America, home of the unfinished plate
When you are in a restaurant, do you eat every morsel on your plate, down to the decorative garnishes? Of course not! There is usually too much to finish. The food you so eagerly posted on Instagram at the beginning of the meal is, by the end, a scene of carnage.
I’m embarrassed when I see the volume of food that travels back to the kitchen, usually on plates sloppily stacked by servers who don’t know any better. In many countries, it’s considered bad luck to leave a single grain of rice at the bottom of your bowl. I have sat at a table with Asian friends who chomp happily through an entire crab, leaving nothing behind but a shiny carapace. When I was growing up in France, it was mandatory to polish your plate with a chunk of bread, absorbing every trace of goodness from the meal.
In some respects, I’m still not a wasteful American. I eat the tails of my shrimp. I chew on chicken bones until they are perfectly clean of cartilage. You won’t find a cheese rind or, provided I have bread, a trace of gravy on my plate. And still, the amount of food I leave behind in restaurants makes me feel like a criminal. At home, it would all end up in some improvised soup or in my compost pile. In public, I follow the law of the land, and I abandon my dirty plate, hoping secretly that some rodent will enjoy whatever ends up in the dumpster.
Texture over taste?
How do you like your peanut butter: smooth or extra crunchy? Do you prefer ice cream (which can be slightly chewy, somehow) or gelato (which is custardy, almost melty)? How about fried chicken? Does it taste better to you the day after, when its skin has relaxed?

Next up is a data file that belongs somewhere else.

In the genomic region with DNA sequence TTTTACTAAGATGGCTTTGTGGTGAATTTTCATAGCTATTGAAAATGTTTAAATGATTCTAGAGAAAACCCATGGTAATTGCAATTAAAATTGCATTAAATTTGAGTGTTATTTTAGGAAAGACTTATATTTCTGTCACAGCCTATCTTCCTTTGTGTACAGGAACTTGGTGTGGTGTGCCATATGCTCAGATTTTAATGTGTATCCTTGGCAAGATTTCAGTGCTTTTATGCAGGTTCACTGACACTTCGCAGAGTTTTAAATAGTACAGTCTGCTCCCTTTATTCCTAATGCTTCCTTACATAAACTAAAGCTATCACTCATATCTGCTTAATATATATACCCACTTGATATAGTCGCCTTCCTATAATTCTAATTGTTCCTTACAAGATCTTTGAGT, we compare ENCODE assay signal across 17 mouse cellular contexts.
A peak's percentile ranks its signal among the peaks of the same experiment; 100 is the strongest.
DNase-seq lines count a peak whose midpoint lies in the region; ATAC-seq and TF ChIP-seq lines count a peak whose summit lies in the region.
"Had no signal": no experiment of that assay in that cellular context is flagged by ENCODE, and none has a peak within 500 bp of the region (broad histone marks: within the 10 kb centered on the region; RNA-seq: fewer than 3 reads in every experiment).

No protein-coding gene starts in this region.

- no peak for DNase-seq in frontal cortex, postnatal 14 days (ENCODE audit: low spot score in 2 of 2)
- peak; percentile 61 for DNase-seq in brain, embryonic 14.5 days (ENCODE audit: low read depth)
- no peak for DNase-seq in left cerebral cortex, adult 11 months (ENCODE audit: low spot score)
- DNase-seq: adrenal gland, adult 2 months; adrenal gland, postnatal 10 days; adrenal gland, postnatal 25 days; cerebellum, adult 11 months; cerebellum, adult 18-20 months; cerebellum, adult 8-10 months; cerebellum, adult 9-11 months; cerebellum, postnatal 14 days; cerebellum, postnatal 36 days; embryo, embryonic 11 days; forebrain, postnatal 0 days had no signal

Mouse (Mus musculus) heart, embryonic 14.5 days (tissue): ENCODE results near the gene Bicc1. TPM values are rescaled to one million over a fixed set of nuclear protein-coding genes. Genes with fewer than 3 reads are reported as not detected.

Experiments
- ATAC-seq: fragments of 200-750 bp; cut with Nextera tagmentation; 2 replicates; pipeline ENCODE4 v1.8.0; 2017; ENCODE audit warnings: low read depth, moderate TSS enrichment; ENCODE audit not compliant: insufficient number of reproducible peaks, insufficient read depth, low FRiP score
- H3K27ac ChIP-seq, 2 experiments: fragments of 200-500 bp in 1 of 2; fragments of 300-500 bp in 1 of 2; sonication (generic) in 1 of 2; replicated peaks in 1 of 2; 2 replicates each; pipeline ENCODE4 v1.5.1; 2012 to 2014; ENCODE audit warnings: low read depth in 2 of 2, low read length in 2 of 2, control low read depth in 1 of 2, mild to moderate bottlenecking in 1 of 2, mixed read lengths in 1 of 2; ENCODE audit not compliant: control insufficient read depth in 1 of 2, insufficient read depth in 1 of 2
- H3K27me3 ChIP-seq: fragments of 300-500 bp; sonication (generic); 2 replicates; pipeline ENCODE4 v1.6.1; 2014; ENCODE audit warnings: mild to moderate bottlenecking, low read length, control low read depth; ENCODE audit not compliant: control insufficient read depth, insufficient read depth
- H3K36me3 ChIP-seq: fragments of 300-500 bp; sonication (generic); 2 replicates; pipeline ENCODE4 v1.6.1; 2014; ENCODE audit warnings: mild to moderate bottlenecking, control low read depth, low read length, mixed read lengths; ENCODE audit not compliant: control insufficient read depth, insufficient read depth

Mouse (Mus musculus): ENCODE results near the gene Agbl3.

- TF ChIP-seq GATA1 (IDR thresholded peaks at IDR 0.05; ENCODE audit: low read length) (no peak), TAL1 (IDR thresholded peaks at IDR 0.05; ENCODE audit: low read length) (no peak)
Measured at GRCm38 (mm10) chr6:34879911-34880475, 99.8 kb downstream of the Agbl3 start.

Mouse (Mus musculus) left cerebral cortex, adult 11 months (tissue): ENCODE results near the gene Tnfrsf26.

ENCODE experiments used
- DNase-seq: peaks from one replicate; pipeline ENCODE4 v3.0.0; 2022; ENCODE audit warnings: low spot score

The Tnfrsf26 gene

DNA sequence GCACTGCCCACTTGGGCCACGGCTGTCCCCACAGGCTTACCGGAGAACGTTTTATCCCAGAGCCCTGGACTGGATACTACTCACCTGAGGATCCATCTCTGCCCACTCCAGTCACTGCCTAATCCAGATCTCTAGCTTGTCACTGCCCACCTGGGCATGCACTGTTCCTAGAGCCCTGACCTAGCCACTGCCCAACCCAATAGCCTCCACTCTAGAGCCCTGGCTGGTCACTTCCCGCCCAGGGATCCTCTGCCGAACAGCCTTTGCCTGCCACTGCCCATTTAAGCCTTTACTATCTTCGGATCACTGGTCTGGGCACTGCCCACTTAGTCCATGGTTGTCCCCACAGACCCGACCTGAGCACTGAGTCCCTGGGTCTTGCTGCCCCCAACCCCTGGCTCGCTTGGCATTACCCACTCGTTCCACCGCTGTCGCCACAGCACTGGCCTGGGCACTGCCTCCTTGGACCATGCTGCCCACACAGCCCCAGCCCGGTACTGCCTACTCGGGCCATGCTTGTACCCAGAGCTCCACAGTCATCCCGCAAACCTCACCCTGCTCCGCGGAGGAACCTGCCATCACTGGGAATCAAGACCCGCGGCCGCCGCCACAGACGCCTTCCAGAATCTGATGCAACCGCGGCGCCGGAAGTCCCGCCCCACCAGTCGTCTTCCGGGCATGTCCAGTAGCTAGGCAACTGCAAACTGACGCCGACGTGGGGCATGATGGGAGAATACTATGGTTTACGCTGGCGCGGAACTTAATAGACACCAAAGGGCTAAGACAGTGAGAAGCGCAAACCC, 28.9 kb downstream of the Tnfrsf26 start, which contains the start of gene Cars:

Some might argue that the texture of food is even more important than the flavor. Asian chefs are masters of unusual textural sensations, from the dense chewiness of dried squid used in a dish of thin, pan-fried noodles at Won Won Seafood House to the slight sliminess of the best uni served at Sushi Hayakawa.
Chewing enthusiastically on a rib cap or flank steak at Arnette’s Chop Shop is way more pleasurable to me than having a filet mignon effortlessly surrender its richness. Spanish cuisine can involve intriguing textural contrast, exemplified by the ultra-crispy artichokes with silky lemon aioli dipping sauce at Bar Mercado and the vanishing espuma accompanying fierce little Berkshire and Ibérico meatballs at Cooks and Soldiers.
Rémi Granger at the new Brasserie at Bazati in Poncey-Highland makes omelets the way a proper Frenchman does: supple and the color of pale gold, with no puffiness whatsoever to signal the kind of overcooking I associate with hashhouses.
Whether you are a chewer, a cruncher, a sucker, or a smoosher—terms used by food sensory researchers to describe our preferred way to engage with what we eat—paying attention to texture is hugely important: Without proper care, mashed potatoes can be too liquid. And the ideal density in the center of a croissant can be the ultimate thrill.
This article appears in our December 2018 issue.